BILL KURTIS: From NPR and Chicago, this is WAIT WAIT... DON'T TELL ME the NPR News quiz. I'm Bill Kurtis. We're playing this week with Helen Hunt, Roxanne Roberts and Alonzo Bodden and your host, the softest-working man in show business, Peter Sagal.
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PETER SAGAL, HOST:
Thank you, Bill. In just a minute, Bill slurps his ramen noodles in our Listener Limerick Challenge game. If you'd like to play, give us a call 1-888-WAIT-WAIT. That's 1-888-924-8924. Right now, panel, some more questions for you from the week's news.
Helen, New York City recently allowed its restaurants to seat up to 35% capacity and indoor dining, but one restaurant is filling the empty space by doing what?
HELEN HONG: Oh, jeez. Haven't we already gone through this?
HONG: (Laughter) I need a hint, Peter.
SAGAL: Is that Abraham Lincoln over there at the corner table? And is he melting?
HONG: Melting. Oh, wax figures?
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SAGAL: They are seating wax figurines of famous people from Madame Tussaud's.
SAGAL: That's what they're doing. Sitting in an empty restaurant can feel lonely and awkward. So Peter Luger Steakhouse in New York is filling their empty chairs with giant wax dolls. Oh, great. Now I feel lonely, awkward and creeped out. You can see Jimmy Fallon...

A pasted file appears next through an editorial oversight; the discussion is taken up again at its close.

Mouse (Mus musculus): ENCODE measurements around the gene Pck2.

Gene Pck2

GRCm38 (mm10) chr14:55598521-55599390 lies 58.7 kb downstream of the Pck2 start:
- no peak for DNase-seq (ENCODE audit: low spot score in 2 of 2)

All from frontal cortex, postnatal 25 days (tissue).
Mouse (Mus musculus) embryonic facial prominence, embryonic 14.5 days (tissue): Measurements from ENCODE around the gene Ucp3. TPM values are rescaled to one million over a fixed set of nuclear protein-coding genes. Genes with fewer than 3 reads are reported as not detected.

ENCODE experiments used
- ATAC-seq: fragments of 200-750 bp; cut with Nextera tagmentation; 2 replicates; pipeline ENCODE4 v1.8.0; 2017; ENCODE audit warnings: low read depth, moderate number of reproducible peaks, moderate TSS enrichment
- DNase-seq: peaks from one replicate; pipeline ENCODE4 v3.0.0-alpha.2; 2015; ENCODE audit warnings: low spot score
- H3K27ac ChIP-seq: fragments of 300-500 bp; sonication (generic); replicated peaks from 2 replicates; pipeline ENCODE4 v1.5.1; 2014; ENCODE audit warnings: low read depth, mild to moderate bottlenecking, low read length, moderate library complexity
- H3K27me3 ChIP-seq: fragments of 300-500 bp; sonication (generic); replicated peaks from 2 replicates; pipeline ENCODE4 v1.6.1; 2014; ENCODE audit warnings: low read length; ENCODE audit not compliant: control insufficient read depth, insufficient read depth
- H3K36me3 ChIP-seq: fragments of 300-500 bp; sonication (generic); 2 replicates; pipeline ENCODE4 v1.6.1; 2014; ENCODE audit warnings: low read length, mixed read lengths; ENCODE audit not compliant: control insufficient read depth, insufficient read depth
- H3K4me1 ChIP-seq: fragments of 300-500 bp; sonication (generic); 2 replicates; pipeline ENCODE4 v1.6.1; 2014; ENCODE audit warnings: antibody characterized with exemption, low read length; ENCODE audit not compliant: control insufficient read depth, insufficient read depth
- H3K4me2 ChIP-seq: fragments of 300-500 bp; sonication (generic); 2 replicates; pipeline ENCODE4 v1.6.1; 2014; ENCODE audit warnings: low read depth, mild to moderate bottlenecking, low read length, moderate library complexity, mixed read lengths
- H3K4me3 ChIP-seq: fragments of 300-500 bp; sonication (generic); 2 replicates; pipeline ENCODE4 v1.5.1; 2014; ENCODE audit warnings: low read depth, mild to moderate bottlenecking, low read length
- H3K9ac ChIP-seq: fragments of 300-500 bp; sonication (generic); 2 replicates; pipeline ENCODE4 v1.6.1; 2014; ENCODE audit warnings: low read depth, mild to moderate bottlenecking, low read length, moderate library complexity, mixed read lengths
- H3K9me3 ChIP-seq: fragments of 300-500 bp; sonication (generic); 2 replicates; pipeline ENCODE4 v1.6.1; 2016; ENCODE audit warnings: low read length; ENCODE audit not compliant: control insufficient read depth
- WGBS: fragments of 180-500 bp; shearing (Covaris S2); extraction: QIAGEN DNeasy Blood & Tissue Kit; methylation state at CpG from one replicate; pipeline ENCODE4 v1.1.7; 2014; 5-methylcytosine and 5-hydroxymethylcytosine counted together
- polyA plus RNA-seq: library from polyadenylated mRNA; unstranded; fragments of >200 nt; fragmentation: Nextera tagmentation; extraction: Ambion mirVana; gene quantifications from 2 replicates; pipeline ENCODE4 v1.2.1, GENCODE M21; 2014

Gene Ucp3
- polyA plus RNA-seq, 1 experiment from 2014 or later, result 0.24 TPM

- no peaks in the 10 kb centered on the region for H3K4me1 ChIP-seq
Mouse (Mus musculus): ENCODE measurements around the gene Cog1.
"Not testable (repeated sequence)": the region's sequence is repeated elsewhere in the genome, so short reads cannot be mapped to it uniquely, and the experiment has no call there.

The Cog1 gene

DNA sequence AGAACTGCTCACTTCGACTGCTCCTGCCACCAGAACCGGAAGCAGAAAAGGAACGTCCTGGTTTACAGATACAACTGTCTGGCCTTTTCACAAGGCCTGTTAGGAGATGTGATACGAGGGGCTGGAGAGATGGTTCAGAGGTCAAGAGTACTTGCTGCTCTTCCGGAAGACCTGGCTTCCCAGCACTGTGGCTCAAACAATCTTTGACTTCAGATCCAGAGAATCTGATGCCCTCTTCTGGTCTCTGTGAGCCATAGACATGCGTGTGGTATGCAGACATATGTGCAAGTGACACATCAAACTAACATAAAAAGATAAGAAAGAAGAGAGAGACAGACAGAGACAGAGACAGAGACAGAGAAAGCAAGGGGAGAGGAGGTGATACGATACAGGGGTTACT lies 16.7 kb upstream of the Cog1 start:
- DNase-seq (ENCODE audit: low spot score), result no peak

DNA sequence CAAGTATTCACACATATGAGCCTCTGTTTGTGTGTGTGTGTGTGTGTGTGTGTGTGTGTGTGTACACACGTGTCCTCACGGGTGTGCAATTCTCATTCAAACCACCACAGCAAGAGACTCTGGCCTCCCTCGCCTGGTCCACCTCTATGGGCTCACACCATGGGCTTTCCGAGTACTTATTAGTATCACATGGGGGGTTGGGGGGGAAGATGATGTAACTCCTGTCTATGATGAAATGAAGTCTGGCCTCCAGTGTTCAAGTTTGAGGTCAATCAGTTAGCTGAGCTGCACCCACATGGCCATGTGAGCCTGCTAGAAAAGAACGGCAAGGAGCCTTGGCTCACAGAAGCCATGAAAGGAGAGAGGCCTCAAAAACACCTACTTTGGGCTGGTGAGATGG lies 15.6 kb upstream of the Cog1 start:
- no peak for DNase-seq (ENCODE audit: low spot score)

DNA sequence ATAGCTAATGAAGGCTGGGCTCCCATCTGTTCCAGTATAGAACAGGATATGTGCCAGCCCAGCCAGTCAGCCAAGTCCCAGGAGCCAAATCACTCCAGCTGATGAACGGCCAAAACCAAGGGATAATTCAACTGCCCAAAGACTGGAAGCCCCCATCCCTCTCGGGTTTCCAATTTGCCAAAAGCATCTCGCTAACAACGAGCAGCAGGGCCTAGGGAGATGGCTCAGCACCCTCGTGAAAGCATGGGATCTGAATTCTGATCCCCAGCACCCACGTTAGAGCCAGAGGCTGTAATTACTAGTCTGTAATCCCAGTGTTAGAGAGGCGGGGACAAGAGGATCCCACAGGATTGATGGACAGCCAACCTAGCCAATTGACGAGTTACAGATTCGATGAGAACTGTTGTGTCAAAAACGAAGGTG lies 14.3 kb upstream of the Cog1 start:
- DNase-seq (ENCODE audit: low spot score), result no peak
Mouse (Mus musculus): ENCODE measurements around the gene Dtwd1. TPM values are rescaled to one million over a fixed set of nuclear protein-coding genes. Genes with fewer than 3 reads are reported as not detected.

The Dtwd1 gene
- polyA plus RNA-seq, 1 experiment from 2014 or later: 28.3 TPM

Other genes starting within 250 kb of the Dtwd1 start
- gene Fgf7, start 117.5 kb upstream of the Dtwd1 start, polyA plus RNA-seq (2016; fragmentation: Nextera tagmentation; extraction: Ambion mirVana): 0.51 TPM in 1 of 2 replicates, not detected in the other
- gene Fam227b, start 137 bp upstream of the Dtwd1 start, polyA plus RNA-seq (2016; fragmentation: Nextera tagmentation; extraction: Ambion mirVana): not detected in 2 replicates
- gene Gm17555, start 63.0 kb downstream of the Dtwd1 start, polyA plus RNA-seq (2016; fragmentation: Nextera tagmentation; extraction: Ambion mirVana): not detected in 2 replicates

SAGAL: ...Al Roker, Audrey Hepburn.
HONG: Wait. These are actual wax figures from Madame Tussaud's.
SAGAL: Yes. Apparently, it's so people can feel maybe that they're eating dinner with the glitterati, even though they're inanimate figures. I don't - I'm not quite sure.
HONG: And this is at a steakhouse, meaning there's open flame around.
ROXANNE ROBERTS: Yes, exactly.
HONG: But you literally could melt Jimmy Fallon down.
ROBERTS: Aren't all the wax figures standing figures? Do they have to, like, rejigger them?
SAGAL: I mean, that's kind of amazing. They had to, like, stand them next to the oven for a little while until they could bend them into the seats, I guess.
ROBERTS: If you think about it, though, all they really need is the head. They just need the head.
SAGAL: Oh, I see what you mean. They just need the head, and they attach it to generic body.
ROBERTS: They just need the head. They could use mannequins dressed in clothes.
ROBERTS: And then just maybe, maybe creepy wax hands.
ROBERTS: And the head.
HONG: That's not even more creepy. Let's get some mismatched mannequin body and stick somebody's random head on it and let's sit them next to you doing your amuse-bouche.
HONG: No, thank you. No.
SAGAL: In case you care, they have Jon Hamm dressed in costume from "Mad Men" standing there.
HONG: Oh, you know what? I wasn't on board until now.
HONG: Now I'm on board.
SAGAL: Now, all right. Roxanne.
SAGAL: After Prince Harry destroyed his relationship with the Royal family, including his own father and brother, brought scandal to the palace and increased calls for the Royal family's abolition. He has announced what he will be doing next. What career is Prince Harry going to pursue?
ROBERTS: Oh, I love this so much. He's going to be a chief impact officer.
SAGAL: For what?
ROBERTS: For a health company.